Cherryville, British Columbia
Cherryville is an unincorporated community in the foothills of the Monashee Mountains in British Columbia with a population of approximately 930. It is located 22 kilometres (14 mi) east of Lumby, along Highway 6.
The small community of Cherryville was an old gold mining camp founded in the 1860s by prospectors from the California Gold Rush who had come north to the British Columbia gold rushes. Between 1863 and 1895, the original town that is now known as Cherryville was a small mining camp located within the canyon walls of Cherry Creek. Its population was 100 people, half of which were Chinese miners.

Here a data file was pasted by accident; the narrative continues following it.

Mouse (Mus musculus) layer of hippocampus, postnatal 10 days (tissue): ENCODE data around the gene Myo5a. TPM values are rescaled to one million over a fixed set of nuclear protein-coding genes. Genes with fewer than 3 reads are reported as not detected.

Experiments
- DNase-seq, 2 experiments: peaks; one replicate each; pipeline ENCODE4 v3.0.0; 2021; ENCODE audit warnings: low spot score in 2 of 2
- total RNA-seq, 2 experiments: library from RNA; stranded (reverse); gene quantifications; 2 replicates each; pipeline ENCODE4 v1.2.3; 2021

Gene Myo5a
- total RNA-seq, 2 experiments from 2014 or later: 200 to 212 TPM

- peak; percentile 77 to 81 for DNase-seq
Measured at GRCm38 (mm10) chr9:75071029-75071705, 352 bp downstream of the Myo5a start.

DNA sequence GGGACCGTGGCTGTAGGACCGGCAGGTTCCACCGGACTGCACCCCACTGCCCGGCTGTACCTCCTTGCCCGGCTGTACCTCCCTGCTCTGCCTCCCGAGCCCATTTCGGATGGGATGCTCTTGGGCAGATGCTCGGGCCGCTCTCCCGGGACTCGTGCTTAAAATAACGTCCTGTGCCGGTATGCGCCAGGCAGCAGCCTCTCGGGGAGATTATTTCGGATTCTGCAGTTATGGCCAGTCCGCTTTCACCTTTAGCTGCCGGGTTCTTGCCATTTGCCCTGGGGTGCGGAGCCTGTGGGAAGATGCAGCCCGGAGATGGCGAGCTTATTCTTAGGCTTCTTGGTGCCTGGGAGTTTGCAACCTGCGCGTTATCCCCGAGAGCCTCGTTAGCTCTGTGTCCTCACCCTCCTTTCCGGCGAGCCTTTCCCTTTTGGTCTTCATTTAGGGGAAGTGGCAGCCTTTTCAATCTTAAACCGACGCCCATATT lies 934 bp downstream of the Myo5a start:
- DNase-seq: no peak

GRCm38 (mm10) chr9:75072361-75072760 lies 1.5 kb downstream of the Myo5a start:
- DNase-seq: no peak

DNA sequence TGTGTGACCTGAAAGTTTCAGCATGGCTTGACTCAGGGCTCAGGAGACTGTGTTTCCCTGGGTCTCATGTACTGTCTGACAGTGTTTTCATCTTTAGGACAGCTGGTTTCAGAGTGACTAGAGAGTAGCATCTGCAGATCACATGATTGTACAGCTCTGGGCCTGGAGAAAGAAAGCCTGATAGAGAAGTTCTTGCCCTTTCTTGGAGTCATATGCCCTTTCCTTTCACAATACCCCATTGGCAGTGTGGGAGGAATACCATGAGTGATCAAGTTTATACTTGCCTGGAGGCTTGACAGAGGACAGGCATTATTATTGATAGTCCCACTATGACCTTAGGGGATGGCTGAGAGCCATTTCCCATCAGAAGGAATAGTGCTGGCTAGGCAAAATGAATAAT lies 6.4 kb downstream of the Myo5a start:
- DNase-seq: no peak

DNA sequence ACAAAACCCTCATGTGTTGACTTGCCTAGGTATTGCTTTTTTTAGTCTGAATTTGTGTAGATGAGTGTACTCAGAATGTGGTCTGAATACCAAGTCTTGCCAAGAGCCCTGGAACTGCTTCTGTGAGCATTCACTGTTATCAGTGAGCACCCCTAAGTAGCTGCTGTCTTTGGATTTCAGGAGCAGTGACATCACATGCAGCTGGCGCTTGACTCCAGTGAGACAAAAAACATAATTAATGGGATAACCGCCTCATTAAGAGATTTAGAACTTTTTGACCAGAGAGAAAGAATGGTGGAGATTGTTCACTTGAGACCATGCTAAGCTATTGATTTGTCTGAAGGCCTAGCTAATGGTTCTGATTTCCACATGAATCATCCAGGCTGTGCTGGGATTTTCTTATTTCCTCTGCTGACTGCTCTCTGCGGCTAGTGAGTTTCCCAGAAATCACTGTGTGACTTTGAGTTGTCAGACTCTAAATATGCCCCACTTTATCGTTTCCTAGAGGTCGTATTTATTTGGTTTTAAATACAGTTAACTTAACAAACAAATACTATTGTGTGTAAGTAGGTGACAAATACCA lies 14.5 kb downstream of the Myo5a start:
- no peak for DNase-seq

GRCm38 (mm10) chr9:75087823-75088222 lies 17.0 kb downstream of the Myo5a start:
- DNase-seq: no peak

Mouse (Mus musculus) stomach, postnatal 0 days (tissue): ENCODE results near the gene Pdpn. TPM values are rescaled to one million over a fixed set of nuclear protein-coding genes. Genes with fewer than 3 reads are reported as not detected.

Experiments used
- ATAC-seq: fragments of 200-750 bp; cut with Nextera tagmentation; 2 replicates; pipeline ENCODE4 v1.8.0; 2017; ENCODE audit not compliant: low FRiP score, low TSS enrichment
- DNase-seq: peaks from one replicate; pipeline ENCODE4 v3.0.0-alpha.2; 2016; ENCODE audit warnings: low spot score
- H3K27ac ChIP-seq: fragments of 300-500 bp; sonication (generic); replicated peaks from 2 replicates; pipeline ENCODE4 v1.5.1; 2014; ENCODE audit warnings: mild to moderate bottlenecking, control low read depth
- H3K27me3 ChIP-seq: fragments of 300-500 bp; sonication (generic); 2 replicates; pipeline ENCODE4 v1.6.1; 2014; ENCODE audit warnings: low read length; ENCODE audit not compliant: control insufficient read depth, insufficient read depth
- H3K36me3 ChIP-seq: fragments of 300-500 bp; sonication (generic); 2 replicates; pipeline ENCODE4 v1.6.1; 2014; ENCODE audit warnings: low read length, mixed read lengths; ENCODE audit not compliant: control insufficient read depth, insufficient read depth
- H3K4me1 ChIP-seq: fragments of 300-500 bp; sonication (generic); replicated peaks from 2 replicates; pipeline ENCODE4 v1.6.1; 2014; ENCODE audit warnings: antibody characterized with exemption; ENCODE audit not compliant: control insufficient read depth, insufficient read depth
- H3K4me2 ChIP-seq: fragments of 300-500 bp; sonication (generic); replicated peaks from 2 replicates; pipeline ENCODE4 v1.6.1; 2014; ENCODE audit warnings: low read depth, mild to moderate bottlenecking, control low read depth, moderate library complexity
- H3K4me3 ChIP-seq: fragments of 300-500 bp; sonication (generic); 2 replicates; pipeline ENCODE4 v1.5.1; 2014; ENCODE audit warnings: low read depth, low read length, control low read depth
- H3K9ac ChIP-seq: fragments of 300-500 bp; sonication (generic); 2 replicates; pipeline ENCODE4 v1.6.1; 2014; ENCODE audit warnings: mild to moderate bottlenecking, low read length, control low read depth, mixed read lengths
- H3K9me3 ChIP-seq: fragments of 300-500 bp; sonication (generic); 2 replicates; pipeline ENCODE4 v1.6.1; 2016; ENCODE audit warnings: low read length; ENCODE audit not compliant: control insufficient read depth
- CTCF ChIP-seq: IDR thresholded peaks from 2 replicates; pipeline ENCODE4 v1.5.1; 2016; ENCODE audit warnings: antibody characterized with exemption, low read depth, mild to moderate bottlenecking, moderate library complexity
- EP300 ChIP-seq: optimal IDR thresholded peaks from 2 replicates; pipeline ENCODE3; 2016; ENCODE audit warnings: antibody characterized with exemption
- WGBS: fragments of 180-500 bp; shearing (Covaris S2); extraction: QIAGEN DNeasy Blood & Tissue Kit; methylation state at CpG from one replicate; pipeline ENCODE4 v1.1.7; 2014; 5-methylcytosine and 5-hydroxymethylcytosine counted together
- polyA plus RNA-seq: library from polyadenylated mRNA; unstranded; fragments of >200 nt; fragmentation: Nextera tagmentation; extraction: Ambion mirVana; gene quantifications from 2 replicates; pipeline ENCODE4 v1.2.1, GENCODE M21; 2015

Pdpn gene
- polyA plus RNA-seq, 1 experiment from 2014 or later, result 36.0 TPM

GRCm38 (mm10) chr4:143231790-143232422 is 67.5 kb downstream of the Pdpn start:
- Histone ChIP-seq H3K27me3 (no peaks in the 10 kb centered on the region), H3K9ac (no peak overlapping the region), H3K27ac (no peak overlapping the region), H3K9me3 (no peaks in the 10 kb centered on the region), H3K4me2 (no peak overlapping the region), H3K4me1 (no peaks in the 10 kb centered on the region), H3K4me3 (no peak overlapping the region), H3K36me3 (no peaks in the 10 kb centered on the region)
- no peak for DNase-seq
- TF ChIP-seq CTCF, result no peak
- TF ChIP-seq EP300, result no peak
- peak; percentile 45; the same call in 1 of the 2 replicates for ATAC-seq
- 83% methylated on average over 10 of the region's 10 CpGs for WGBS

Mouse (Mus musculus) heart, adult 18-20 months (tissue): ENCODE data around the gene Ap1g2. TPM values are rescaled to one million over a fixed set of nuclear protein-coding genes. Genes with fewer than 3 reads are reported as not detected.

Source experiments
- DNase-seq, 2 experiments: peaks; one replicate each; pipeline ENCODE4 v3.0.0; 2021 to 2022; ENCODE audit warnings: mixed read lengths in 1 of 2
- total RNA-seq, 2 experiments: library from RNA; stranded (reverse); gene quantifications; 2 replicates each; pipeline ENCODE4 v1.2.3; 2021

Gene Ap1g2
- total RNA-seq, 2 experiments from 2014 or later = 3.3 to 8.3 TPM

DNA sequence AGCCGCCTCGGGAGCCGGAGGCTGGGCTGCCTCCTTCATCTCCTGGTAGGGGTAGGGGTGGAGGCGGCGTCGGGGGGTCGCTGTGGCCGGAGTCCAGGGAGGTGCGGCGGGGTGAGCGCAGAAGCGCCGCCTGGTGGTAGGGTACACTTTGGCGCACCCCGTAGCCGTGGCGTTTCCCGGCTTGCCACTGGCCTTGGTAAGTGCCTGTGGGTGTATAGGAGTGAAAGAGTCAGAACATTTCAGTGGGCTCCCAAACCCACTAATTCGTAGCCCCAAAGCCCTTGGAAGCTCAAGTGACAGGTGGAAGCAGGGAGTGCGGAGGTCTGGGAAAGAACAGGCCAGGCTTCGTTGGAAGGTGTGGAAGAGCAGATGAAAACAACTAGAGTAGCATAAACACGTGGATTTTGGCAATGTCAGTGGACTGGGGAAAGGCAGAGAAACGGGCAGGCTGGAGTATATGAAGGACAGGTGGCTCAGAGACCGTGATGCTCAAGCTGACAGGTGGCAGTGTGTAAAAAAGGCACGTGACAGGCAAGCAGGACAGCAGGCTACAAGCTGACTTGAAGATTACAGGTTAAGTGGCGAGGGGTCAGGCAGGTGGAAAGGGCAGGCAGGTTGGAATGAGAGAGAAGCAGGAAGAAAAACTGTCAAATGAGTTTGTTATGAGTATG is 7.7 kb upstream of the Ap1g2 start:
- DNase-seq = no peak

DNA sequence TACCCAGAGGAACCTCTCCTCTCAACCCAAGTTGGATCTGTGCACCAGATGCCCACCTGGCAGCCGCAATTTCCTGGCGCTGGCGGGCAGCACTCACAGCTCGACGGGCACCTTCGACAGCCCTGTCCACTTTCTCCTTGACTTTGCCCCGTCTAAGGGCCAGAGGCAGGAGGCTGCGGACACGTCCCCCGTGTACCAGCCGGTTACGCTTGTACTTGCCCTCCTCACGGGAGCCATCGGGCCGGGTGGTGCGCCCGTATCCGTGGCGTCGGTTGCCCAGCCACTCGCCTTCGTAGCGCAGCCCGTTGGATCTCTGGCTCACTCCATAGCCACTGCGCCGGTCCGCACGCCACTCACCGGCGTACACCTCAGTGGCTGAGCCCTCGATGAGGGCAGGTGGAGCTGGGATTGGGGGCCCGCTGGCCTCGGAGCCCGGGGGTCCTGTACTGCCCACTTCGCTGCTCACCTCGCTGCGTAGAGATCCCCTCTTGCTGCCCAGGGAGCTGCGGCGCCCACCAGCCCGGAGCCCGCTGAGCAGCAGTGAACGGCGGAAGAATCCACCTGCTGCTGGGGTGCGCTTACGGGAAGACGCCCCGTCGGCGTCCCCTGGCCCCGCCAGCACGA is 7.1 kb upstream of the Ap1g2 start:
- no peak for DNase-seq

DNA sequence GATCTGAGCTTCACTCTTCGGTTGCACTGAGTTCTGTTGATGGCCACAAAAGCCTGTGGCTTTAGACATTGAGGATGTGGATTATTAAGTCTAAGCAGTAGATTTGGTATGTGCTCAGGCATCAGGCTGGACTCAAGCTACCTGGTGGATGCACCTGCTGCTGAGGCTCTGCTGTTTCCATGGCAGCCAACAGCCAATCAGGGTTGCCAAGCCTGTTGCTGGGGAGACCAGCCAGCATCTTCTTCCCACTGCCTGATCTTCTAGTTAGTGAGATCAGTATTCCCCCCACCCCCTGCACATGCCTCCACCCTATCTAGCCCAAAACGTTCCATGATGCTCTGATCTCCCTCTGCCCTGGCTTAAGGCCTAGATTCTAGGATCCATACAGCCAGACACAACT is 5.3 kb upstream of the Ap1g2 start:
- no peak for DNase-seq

With more and more miners heading into Cherry Creek area, a road was built from Lumby in 1877, through Blue Springs Valley, attracting new families to the area. The community was known by the post office name of Cherry Creek, then Hilton. It was officially named Cherryville in 1919, after the wild Choke Cherries (Prunus virginiana) that grow along the banks of the creek.
Services in Cherryville include accommodation, two general stores, restaurants, a library, a campground, shops and other amenities. Originally an area of orchards, ranching and logging are major industries in the community.
Recreation opportunities in the Cherryville area include bird watching, gold panning, skiing, hiking, camping, horseback tours, and fishing.